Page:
The pharmacokinetic data from these studies were combined in a nonlinear mixed-effect modelling analysis (NONMEM; NONMEM Project Group, University of California – San Francisco, California, USA) to evaluate potential twice daily and once daily regimens . The details of this population analysis will be described in another manuscript. For the twice daily regimen, consideration was given to the potential use of therapy in populations with viral isolates of reduced susceptibilities . When considering a population with reduced viral susceptibility, a simulated regimen of 600 mg APV twice daily with 100 mg RTV twice daily gives similar Cmin to protein binding-adjusted IC50 ratios as the 1200 mg APV dose for wild-type isolates . As might be anticipated from the degree of interaction demonstrated in the current studies, once-daily regimens were clearly feasible for patients with susceptible virus.
In summary, co-administration of 100 or 300 mg RTV q12h with 450 or 900 mg APV q12h resulted in statistically and clinically significant increases in APV plasma concentrations. Clinical studies are in progress to evaluate the efficacy, pharmacokinetics and safety profile of various doses and schedules of APV in combination with RTV, with emphasis on 600 mg APV twice daily in combination with 100 mg RTV twice daily [33,34].
The authors wish to thank Luwanda Chandler (GlaxoSmithKline) for performing the drug assays and Terry R. Paul for his writing and editorial assistance with this manuscript.
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Current Pharmaceutical Design
Update on the pharmacokinetic aspects of antiretroviral agents: Implications in therapeutic drug monitoring
Current Pharmaceutical Design, 12(9):
Antimicrobial Agents and Chemotherapy
Pharmacokinetic study of human immunodeficiency virus protease inhibitors used in combination with amprenavir
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Clinical Pharmacology & TherapeuticsPharmacokinetic interaction between amprenavir and delavirdine: Evidence of induced clearance by amprenavirClinical Pharmacology & Therapeutics
Current Drug Metabolism
Relationship between extent of inhibition and inhibitor dose: Literature evaluation based on the metabolism and transport drug interaction database
Current Drug Metabolism, 4(5):
AIDS Patient Care and Stds
Impact of drug levels and baseline genotype and phenotype on the virologic response to amprenavir/ritonavir-based salvage regimens
AIDS Patient Care and Stds, 18(1):
Current Pharmaceutical Analysis
Therapeutic drug monitoring: A tool to individualize highly active antiretroviral therapy in HIV infected patients
Current Pharmaceutical Analysis, 2(3):
Journal of Antimicrobial ChemotherapyBoosted saquinavir hard gel formulation exposure in HIV-infected subjects: ritonavir 100 mg once daily versus twice dailyJournal of Antimicrobial Chemotherapy
AtherosclerosisProtease inhibitor-based HAART, HDL, and CHD-risk in HIV-infected patientsAtherosclerosis
Efficacy, safety and predictive factors of virological success of a boosted amprenavir-based salvage regimen in heavily antiretroviral-experienced HIV-1-infected patients
Hiv Medicine, 5(4):
AIDSSOLO: 48-week efficacy and safety comparison of once-daily fosamprenavir/ritonavir versus twice-daily nelfinavir in naive HIV-1-infected patientsAIDS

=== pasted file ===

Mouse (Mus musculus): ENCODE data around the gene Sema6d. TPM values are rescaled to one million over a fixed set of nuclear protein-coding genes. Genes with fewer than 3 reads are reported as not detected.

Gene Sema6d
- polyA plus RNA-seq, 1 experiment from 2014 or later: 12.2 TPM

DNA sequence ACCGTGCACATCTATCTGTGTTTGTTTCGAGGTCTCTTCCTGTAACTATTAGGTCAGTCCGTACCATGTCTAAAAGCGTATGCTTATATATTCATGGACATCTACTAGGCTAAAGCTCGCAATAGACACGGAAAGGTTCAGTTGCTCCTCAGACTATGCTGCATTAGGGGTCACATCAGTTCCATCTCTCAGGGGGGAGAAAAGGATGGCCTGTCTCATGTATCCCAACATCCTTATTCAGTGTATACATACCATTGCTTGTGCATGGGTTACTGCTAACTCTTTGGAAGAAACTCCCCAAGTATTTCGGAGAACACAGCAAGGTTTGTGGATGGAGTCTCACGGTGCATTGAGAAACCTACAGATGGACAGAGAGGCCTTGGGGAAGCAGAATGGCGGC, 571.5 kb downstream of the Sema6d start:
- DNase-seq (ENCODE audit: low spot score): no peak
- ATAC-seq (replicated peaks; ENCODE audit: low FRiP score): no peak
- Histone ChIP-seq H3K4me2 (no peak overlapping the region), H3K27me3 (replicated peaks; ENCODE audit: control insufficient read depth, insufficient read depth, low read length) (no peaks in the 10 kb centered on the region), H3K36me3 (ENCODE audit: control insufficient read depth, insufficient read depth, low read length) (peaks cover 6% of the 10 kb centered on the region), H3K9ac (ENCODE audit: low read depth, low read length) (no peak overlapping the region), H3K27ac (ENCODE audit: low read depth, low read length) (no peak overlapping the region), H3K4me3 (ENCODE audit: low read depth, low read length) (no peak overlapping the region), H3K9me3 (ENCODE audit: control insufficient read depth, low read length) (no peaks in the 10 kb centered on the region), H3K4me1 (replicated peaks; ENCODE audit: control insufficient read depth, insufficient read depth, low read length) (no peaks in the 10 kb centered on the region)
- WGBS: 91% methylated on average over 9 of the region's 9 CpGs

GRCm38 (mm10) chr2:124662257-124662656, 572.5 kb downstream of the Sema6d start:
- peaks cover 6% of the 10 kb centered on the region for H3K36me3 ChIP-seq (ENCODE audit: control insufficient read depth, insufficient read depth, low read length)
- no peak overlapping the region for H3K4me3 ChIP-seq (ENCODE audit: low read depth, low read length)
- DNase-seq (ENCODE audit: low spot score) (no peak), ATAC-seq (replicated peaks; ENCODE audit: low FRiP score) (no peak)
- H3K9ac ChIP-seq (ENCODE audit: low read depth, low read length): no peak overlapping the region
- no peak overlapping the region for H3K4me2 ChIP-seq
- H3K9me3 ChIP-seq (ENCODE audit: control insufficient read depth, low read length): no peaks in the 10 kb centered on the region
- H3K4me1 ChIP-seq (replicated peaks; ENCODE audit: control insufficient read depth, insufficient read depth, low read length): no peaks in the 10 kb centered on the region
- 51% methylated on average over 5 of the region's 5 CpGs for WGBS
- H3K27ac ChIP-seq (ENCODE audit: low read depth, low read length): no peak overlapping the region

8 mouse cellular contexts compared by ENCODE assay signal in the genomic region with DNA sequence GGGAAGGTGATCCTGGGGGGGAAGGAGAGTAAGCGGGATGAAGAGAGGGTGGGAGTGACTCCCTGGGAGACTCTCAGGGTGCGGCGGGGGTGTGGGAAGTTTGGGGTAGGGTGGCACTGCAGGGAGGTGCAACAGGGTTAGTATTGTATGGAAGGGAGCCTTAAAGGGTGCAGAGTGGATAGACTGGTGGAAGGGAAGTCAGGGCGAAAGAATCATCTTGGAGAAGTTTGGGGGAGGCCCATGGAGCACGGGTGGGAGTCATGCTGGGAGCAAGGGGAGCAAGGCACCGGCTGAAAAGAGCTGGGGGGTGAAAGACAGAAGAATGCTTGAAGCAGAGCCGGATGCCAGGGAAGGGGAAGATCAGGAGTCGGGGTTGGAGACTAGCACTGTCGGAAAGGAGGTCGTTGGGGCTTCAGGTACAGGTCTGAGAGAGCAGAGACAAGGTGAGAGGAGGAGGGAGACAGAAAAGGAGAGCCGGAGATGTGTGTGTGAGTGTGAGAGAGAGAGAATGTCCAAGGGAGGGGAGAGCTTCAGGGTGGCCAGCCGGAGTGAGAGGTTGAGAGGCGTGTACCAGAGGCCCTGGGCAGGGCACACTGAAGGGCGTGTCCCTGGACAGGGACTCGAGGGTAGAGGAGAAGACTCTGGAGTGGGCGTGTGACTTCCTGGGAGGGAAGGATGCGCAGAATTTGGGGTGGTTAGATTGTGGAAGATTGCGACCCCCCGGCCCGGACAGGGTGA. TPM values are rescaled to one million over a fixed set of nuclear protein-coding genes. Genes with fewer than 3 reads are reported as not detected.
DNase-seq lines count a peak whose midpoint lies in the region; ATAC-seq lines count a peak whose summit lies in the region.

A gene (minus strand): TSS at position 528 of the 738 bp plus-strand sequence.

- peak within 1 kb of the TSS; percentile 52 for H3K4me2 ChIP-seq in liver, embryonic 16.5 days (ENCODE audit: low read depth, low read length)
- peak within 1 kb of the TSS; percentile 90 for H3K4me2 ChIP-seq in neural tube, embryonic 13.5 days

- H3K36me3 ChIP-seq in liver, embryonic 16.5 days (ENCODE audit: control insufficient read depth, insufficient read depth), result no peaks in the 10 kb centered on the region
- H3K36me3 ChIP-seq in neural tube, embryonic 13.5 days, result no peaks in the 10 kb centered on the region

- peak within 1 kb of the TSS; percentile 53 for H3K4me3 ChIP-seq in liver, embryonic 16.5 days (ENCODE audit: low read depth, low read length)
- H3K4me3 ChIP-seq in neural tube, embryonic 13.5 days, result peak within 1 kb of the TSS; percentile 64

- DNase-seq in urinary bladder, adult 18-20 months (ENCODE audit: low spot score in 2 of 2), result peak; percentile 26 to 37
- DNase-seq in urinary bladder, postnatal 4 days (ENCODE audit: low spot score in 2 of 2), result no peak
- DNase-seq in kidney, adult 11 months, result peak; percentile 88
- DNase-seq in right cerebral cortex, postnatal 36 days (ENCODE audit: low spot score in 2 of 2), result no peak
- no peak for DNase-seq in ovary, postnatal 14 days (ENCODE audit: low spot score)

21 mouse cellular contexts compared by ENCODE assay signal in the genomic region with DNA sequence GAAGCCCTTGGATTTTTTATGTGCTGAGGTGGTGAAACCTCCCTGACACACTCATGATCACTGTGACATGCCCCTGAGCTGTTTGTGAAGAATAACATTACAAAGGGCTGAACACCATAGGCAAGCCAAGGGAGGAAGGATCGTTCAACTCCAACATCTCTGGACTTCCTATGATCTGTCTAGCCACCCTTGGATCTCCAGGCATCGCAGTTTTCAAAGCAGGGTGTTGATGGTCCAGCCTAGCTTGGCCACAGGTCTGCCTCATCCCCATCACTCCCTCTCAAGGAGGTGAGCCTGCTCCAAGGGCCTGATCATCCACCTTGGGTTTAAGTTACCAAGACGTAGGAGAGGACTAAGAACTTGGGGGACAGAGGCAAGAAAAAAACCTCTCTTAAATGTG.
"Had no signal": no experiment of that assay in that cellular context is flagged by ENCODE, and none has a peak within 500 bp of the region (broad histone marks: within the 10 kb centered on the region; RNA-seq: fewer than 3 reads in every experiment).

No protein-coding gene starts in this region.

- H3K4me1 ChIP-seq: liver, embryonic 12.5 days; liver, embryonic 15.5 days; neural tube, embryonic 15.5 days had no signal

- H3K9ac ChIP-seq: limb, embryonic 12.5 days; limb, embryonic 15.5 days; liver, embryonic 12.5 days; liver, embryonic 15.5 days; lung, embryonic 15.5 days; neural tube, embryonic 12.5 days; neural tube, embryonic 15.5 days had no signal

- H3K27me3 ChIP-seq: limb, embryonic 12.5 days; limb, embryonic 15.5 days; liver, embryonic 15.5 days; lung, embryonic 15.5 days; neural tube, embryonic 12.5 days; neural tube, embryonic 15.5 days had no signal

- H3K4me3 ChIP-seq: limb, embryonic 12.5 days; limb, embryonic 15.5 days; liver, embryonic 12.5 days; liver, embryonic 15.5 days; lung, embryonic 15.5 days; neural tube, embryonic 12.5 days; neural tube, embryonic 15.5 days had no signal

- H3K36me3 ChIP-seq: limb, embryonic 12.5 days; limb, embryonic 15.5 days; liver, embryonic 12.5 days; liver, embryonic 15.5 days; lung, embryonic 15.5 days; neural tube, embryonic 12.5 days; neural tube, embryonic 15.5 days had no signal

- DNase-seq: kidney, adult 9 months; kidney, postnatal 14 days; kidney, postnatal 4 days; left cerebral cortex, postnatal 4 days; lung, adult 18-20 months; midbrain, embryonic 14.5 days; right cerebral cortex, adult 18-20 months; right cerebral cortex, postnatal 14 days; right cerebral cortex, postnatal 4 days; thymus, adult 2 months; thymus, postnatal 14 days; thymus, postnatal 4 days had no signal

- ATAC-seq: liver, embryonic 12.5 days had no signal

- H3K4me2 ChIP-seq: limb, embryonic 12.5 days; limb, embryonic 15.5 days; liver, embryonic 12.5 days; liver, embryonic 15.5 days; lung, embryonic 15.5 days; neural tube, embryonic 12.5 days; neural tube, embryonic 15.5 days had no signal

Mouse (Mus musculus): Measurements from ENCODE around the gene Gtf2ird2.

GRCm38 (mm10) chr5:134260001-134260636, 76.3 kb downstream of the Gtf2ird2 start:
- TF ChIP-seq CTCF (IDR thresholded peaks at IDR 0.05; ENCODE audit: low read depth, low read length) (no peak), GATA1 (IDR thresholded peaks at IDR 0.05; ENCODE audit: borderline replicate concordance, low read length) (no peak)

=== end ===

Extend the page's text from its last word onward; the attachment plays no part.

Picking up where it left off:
Antimicrobial Agents and ChemotherapyPharmacokinetic and safety evaluation of high-dose combinations of fosamprenavir and ritonavirAntimicrobial Agents and Chemotherapy
CirculationWhat a cardiologist needs to know about patients with human immunodeficiency virus infectionCirculation
Clinical Infectious Diseases
Effects of formulation and dosing strategy on amprenavir concentrations in the seminal plasma of human immunodeficiency virus type 1-infected men
Clinical Infectious Diseases, 35(6):
Antimicrobial Agents and ChemotherapySteady-state pharmacokinetics of amprenavir coadministered with ritonavir in human immunodeficiency virus type 1-infected patientsAntimicrobial Agents and Chemotherapy
Antimicrobial Agents and ChemotherapyInterpretation of genotype and pharmacokinetics for resistance to fosamprenavir-ritonavir-based regimens in antiretroviral-experienced patientsAntimicrobial Agents and Chemotherapy
Pharmacokinetics of amprenavir and lopinavir in combination with nevirapine in highly pretreated HIV-infected patients
Effects of didanosine formulations on the pharmacokinetics of amprenavir
Outcomes of dual-protease inhibitor salvage therapy in human immunodeficiency virus-infected patients referred to a telephone consultation service
Antimicrobial Agents and Chemotherapy
Amprenavir inhibitory quotient and virological response in human immunodeficiency virus-infected patients on an amprenavir-containing salvage regimen without or with ritonavir
Antimicrobial Agents and Chemotherapy, 46(2):
Computer Methods and Programs in BiomedicineNIMROD: A program for inference via a normal approximation of the posterior in models with random effects based on ordinary differential equationsComputer Methods and Programs in Biomedicine
Drug Metabolism and DispositionIntestinal First-Pass Metabolism by Cytochrome P450 and Not P-Glycoprotein Is the Major Barrier to Amprenavir AbsorptionDrug Metabolism and Disposition
JAIDS Journal of Acquired Immune Deficiency SyndromesDrug/Drug Interaction Between Lopinavir/Ritonavir and Rosuvastatin in Healthy VolunteersJAIDS Journal of Acquired Immune Deficiency Syndromes
JAIDS Journal of Acquired Immune Deficiency SyndromesSteady-State Pharmacokinetics of Saquinavir Hard-Gel/Ritonavir/Fosamprenavir in HIV-1–Infected PatientsJAIDS Journal of Acquired Immune Deficiency Syndromes
Protease inhibitors; amprenavir; ritonavir; safety; pharmacokinetics; drug interaction
© 2001 Lippincott Williams & Wilkins, Inc.